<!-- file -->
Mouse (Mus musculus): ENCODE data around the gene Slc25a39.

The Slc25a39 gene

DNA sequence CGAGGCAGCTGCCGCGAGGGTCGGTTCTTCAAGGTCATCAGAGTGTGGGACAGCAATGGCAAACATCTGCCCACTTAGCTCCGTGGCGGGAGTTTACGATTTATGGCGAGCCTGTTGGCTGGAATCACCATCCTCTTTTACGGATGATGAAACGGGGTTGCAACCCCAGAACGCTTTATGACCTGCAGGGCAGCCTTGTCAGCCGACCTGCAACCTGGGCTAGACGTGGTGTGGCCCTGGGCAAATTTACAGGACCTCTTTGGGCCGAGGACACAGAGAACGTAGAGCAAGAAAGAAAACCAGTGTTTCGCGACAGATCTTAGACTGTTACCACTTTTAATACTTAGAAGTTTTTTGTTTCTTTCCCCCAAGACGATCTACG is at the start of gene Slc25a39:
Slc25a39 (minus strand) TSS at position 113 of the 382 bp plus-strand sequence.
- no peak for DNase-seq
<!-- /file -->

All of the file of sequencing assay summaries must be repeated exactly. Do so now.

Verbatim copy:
Mouse (Mus musculus): ENCODE data around the gene Slc25a39.

The Slc25a39 gene

DNA sequence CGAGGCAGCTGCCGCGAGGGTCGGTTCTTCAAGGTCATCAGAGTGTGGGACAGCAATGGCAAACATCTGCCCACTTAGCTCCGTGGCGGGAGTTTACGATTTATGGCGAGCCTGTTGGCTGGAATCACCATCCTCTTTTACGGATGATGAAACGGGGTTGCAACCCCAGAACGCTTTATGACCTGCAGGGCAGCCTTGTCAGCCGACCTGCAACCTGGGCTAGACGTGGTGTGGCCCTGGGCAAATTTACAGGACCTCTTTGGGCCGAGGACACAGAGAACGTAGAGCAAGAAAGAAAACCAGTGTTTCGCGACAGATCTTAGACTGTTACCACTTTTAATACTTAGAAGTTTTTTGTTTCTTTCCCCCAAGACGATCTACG is at the start of gene Slc25a39:
Slc25a39 (minus strand) TSS at position 113 of the 382 bp plus-strand sequence.
- no peak for DNase-seq